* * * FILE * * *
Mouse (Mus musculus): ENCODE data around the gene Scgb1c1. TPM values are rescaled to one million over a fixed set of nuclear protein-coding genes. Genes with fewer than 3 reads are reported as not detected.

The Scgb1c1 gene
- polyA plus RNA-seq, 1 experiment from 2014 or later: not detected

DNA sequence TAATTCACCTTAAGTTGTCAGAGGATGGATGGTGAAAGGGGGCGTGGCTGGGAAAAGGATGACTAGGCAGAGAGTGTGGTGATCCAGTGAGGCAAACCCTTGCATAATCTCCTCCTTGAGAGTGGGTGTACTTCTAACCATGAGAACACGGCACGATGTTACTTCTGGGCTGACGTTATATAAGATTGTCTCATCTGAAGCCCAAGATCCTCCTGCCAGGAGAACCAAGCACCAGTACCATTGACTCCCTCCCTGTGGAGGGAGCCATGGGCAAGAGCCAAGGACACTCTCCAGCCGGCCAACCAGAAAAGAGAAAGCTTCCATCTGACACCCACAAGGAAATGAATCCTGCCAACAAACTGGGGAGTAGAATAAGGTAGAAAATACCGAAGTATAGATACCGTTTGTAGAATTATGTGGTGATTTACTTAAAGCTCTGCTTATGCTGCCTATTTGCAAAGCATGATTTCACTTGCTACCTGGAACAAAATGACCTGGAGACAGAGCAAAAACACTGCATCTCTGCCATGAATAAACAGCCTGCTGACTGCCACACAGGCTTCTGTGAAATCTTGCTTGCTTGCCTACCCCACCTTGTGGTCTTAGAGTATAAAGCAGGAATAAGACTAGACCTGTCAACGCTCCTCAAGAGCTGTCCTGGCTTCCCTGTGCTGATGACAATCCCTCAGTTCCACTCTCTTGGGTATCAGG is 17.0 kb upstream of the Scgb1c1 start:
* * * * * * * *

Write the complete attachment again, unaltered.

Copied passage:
Mouse (Mus musculus): ENCODE data around the gene Scgb1c1. TPM values are rescaled to one million over a fixed set of nuclear protein-coding genes. Genes with fewer than 3 reads are reported as not detected.

The Scgb1c1 gene
- polyA plus RNA-seq, 1 experiment from 2014 or later: not detected

DNA sequence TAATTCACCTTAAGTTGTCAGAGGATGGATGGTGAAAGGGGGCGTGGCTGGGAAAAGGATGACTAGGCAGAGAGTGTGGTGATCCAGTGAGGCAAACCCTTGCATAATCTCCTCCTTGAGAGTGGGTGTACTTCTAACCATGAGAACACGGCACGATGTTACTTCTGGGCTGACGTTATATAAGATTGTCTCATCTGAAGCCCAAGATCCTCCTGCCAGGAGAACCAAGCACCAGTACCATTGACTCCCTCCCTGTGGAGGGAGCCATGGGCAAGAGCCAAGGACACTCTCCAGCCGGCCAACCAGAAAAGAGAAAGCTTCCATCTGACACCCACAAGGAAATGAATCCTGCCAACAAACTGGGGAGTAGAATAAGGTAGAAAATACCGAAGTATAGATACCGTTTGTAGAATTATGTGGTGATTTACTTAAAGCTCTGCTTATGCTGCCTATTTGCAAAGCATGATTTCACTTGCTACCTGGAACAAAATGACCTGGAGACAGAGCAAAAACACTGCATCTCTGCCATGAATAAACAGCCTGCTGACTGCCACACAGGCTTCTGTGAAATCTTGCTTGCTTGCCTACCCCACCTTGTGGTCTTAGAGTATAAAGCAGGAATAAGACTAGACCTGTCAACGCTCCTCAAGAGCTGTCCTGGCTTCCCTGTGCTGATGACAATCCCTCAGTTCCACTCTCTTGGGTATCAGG is 17.0 kb upstream of the Scgb1c1 start: